iCollege reckons Afghanistan is the next big thing in education
A suburb of Kabul, Afghanistan. Pic Getty
Private educator iCollege is tapping a new market: Afghanistan.
But instead of bringing Afghani students to Australia, they’re sending them to India.
iCollege has signed on a consultant in Kabul to send students to its Delhi campus for professional development training.
iCollege exec Stuart Manifold told Stockhead they’d actually got into it after meeting the Afghan ambassador to Australia while setting up their India arm in Delhi with a college called Birla Sholka EduTech.
The ambassador was very interested in Australian qualifications, and introduced them to the partner they signed an MoU with, Pearl Horizon Consulting.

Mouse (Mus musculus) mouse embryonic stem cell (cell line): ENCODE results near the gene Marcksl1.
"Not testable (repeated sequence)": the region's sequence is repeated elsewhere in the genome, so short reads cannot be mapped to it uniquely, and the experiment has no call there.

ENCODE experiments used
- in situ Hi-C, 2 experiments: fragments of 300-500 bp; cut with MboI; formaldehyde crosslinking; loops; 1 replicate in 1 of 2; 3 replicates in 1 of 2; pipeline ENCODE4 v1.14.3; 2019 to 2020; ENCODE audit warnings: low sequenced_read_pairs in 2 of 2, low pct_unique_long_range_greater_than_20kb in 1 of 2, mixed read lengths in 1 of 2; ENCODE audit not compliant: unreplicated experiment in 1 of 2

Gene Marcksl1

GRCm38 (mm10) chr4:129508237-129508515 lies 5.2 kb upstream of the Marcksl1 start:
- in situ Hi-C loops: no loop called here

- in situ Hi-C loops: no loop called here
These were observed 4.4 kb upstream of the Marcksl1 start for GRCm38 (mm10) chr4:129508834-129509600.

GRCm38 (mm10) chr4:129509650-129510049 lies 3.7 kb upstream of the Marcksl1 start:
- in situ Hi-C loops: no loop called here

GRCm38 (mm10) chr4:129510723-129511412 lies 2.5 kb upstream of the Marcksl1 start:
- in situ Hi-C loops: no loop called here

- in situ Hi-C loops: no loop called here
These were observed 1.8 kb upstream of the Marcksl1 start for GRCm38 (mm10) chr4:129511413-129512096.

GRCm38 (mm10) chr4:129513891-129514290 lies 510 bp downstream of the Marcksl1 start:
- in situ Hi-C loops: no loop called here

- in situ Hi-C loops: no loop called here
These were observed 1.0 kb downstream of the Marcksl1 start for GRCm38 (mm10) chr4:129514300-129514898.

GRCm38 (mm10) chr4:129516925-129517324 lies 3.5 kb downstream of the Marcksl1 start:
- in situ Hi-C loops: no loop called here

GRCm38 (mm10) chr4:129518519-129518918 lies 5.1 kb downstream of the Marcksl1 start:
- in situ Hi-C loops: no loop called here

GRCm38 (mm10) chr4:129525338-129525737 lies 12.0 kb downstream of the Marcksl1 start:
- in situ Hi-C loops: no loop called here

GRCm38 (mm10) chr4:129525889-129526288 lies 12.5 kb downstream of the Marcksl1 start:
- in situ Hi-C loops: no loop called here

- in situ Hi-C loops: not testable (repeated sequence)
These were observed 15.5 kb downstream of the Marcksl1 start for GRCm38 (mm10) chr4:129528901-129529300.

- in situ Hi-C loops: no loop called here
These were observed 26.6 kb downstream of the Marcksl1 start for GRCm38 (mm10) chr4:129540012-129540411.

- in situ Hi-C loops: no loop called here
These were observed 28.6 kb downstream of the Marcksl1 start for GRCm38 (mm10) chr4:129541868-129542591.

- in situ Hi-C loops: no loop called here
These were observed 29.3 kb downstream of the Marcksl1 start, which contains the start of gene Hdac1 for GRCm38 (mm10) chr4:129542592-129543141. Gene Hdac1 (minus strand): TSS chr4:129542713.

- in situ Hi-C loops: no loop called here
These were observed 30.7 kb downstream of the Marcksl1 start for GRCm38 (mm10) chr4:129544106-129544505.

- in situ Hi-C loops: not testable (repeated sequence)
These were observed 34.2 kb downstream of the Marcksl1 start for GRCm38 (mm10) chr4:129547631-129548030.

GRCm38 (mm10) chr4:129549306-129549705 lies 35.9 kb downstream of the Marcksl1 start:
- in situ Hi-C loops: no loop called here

He says the plan is to for students from Afghanistan to travel to India for study, but they are yet to work out who will pay for the project.
The Afghani MoU is for teacher training so they can deliver iCollege programs in Afghanistan — and develop English language and skills courses.
iCollege (ASX:ICT) has set up a global arm called iStudy Australia which is intent on attracting Indian and Chinese students to Australia, as well as setting up local campus partners to provide in-country services and, ultimately, to funnel prospective students to Australia.
Mr Manifold says the idea is that the foreign hubs funnel students into iCollege’s Australian courses. Australian courses are more expensive than those in India.
iCollege has had a challenging 12 months, dealing with a lawsuit launched by the seller of a group of businesses it bought — and then a $4.9 million write-down.
The lawsuit was partly wrapped up in iCollege’s favour in February, although they’re still waiting on a final outcome, and it’s since embarked on an Asia strategy — taking advantage of Austrade forecasts that China, India, Vietnam, Thailand, Nepal, Malaysia, Brazil and South Korea will be the biggest markets for Australian educators by 2025.
iCollege shares were flat on Tuesday at 7.5c, but despite some bumps in the last year they’ve risen just over 580 per cent.